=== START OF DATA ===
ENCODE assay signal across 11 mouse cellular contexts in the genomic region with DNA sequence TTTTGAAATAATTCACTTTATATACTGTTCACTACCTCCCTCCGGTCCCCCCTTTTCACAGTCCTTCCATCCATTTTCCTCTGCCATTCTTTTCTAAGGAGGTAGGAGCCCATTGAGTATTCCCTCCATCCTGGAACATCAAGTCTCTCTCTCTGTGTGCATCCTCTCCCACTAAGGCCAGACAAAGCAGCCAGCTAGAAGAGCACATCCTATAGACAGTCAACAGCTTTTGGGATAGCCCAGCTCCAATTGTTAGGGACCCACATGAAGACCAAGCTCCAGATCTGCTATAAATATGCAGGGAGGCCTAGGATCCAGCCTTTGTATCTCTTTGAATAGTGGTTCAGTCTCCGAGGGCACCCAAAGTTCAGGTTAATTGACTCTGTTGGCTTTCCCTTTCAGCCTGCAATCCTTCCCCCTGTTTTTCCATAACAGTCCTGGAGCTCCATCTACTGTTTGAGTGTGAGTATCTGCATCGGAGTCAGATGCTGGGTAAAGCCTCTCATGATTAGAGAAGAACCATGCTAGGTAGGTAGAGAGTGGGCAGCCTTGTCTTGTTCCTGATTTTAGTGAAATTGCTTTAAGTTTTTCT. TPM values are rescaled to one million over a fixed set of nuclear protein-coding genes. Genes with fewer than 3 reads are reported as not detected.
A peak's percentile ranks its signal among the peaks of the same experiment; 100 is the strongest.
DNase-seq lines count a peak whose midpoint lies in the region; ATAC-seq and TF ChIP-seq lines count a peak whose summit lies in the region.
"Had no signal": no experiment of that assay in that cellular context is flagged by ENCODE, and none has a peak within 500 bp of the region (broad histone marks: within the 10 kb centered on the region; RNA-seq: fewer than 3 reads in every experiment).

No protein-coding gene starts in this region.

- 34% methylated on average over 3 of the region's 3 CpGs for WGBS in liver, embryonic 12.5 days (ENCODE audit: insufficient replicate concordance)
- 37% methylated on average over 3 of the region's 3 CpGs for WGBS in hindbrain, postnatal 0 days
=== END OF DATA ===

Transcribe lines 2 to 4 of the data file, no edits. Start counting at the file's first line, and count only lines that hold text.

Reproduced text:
A peak's percentile ranks its signal among the peaks of the same experiment; 100 is the strongest.
DNase-seq lines count a peak whose midpoint lies in the region; ATAC-seq and TF ChIP-seq lines count a peak whose summit lies in the region.
"Had no signal": no experiment of that assay in that cellular context is flagged by ENCODE, and none has a peak within 500 bp of the region (broad histone marks: within the 10 kb centered on the region; RNA-seq: fewer than 3 reads in every experiment).